The passageway at the floor of the underwater cave was about two feet high and just a little wider than a broad set of shoulders. Just wide enough for Edd Sorenson to fit.

He was on a mission to find Josh Bratchley, a British diver who just last year had assisted in the harrowing rescue of the boys’ soccer team trapped in a cave in Thailand – but who was now in need of a dangerous rescue himself.

Bratchley was trapped somewhere within the Mill Pond Cave in Flynn’s Lick, Tennessee. A little-known cave system, it had only been explored by two other men before. And it was treacherous, said Sorenson, a world-class diver flown in from Florida to try to save him. As he searched for Bratchley, he could barely see. The mud and the silt on the cave floor – a bed of jagged limestone – clouded the water as he swam through the tiny crawl space. He clutched a guideline and, in the absence of help from a map or even his own eyes, followed his instincts.

Hundreds of feet above the surface, an anxious rescue team watched the clock. It was 6 p.m. Wednesday, and by then, Bratchley had been trapped in the cave for more than 24 hours.

“Everyone was concerned that this was a recovery mission,” Joey Denson, captain of the Jackson County Rescue Squad, told The Washington Post.

The rush to rescue 27-year-old Bratchley played out quietly all day Wednesday in an unincorporated hillside of Jackson County as Bratchley’s British colleagues and multiple rescue teams waited to see whether Sorenson would emerge with the diver dead or alive. Bratchley had no food or water. No one knew whether he had found an air pocket or had drowned after running out of air, or if he had gotten lost in the murky water and died of hypothermia.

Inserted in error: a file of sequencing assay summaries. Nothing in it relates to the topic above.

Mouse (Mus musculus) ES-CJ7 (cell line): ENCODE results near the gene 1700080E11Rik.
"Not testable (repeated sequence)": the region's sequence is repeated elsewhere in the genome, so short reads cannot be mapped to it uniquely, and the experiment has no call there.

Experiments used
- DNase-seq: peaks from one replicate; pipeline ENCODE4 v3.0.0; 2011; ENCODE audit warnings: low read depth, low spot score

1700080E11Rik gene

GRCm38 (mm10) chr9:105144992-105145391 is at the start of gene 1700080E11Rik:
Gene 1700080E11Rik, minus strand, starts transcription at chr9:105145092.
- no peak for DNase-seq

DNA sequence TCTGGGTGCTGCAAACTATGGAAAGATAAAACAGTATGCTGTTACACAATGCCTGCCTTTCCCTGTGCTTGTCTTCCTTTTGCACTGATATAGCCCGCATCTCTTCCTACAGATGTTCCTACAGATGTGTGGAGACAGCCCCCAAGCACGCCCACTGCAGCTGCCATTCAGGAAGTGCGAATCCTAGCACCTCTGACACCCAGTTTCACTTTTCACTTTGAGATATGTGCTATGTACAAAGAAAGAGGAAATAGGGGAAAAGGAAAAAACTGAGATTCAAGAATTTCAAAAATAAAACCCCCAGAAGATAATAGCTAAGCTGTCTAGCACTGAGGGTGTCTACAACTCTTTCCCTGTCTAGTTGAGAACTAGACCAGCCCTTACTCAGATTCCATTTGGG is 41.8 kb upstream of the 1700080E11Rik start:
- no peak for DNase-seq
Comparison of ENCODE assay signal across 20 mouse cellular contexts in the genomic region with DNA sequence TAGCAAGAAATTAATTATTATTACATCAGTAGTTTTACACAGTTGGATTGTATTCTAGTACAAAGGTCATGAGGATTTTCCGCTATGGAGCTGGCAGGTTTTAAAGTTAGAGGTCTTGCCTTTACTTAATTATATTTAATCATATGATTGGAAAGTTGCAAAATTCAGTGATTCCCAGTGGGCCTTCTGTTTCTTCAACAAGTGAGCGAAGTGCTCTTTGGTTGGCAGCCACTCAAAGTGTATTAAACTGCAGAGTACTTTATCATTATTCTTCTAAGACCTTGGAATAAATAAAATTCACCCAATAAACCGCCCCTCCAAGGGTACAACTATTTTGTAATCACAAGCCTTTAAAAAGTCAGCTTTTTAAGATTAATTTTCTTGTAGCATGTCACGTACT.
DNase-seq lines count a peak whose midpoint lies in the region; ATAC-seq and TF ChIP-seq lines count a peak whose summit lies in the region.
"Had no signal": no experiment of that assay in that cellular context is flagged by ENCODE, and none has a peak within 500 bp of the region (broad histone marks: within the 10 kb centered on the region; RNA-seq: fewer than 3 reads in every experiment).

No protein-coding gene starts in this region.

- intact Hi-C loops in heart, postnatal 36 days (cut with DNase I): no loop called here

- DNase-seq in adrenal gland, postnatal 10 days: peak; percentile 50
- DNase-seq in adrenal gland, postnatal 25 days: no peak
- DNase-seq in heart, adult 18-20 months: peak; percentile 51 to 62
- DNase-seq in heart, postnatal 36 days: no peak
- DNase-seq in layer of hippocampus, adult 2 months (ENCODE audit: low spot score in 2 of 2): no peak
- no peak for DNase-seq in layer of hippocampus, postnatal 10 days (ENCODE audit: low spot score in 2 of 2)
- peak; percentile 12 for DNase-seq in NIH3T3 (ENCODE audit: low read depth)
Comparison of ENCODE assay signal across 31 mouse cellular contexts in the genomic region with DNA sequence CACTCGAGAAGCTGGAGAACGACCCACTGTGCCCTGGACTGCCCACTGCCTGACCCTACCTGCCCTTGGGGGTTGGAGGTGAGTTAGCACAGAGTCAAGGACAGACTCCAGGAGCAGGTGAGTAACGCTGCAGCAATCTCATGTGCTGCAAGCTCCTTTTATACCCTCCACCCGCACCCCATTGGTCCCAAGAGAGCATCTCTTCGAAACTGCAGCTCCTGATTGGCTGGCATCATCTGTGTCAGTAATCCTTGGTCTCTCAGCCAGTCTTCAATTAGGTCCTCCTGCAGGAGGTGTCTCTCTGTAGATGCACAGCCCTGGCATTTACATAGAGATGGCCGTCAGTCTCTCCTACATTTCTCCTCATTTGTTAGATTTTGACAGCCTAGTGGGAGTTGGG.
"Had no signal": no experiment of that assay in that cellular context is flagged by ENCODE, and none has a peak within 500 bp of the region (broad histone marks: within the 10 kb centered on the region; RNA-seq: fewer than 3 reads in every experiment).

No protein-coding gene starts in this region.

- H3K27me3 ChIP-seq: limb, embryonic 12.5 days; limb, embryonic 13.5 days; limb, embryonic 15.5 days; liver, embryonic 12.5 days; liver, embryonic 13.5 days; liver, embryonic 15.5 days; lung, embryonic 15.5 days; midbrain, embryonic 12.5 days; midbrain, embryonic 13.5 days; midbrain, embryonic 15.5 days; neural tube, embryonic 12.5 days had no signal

But what everyone remembered was Bratchley’s superior training, and how just months ago the Queen of England appointed him a member of the Order of the British Empire for his role as a support diver in the stunning Thai cave rescue. The team of cave divers saved the 12 boys and their coach after they had been trapped for nine days in total darkness underground, a rescue operation that gripped the world.

Sorenson had never met Bratchley before, but he already knew of him. Both of the elite explorers had been following the other’s achievements for years, and now here they were, on the brink of an unlikely meeting at the bottom of a grimy cave.

“Cave diving is 80 percent mental,” Sorenson told The Post. Surviving, he said, would require Bratchley “to have the mental fortitude to keep himself alive.”

Bratchley had journeyed to the cave earlier this week from the U.K. with at least two other cave divers, perhaps enthralled by the potential uncharted territory. The cave had only been discovered as recently as 2017, when Jason Richards became the first person to map and explore the 434-foot underwater path leading to a large air bubble before dead-ending.

But what if that wasn’t really the end of the cave?

“They were trying to find an extension,” Richards, a cartographer and cave diver based in Hawaii, told The Post.

It all went wrong on Tuesday afternoon.

Bratchley was in the cave with one other teammate when the guideline broke – “their lifeline,” Denson said.

The rope was supposed to lead the two men back to the surface, but now they were separated, a sea of silt and mud between them.

“That line is the only way to get out,” Sorenson said. “When he lost that line, he had no chance.”